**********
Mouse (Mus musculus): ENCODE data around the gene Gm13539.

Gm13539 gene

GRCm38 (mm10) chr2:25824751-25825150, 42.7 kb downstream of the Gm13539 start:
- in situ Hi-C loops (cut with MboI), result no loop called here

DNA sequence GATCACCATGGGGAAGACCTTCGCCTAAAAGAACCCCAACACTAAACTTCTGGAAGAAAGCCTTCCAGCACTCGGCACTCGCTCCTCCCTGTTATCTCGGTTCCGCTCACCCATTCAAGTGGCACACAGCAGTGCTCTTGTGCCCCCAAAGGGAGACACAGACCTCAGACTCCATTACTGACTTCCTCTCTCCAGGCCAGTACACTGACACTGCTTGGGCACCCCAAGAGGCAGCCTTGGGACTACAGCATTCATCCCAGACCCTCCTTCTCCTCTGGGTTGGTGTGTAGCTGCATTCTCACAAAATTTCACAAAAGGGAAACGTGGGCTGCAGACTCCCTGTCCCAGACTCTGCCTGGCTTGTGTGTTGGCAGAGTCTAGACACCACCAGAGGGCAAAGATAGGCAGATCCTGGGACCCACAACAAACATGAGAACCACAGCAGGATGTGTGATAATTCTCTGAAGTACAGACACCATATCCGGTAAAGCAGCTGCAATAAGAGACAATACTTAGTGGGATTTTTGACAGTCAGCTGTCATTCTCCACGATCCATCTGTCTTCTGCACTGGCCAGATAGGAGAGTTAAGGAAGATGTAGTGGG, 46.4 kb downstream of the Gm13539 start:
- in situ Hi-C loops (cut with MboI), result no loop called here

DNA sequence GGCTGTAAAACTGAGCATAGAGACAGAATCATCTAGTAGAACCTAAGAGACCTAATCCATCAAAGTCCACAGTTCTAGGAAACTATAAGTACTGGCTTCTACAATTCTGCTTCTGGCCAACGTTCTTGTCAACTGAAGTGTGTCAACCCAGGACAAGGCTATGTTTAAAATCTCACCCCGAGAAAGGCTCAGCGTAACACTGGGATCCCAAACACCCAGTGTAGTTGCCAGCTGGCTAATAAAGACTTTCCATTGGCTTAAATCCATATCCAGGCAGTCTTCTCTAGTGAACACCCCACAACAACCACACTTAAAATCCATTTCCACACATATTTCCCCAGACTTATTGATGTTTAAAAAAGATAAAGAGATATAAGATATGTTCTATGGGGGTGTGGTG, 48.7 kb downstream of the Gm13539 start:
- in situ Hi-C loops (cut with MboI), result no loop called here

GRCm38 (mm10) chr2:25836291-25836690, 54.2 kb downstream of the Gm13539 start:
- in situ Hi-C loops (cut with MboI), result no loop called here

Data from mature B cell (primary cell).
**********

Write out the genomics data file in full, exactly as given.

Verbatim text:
Mouse (Mus musculus): ENCODE data around the gene Gm13539.

Gm13539 gene

GRCm38 (mm10) chr2:25824751-25825150, 42.7 kb downstream of the Gm13539 start:
- in situ Hi-C loops (cut with MboI), result no loop called here

DNA sequence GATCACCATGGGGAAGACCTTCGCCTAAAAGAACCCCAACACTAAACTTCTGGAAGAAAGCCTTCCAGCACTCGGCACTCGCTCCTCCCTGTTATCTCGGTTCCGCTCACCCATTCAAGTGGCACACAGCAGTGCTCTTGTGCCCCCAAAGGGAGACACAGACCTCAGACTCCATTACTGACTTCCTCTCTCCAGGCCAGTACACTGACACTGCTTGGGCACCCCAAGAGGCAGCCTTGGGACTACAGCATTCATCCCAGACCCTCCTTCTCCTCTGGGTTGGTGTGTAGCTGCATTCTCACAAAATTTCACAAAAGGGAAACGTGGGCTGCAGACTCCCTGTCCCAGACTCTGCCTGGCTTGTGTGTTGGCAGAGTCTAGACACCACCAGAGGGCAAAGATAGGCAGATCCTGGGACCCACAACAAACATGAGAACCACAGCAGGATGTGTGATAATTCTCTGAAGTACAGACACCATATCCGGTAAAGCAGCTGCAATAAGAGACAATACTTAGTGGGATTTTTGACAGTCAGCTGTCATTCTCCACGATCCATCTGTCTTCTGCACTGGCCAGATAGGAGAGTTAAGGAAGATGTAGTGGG, 46.4 kb downstream of the Gm13539 start:
- in situ Hi-C loops (cut with MboI), result no loop called here

DNA sequence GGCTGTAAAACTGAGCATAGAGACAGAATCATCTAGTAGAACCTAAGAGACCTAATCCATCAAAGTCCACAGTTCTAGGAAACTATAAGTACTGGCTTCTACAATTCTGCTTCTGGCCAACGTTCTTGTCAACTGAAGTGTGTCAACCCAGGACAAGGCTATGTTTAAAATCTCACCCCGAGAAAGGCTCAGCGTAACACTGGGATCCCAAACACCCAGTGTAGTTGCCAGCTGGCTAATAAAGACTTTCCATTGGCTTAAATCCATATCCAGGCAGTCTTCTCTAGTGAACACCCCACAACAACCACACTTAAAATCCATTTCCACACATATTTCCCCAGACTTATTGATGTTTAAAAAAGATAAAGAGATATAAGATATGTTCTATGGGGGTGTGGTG, 48.7 kb downstream of the Gm13539 start:
- in situ Hi-C loops (cut with MboI), result no loop called here

GRCm38 (mm10) chr2:25836291-25836690, 54.2 kb downstream of the Gm13539 start:
- in situ Hi-C loops (cut with MboI), result no loop called here

Data from mature B cell (primary cell).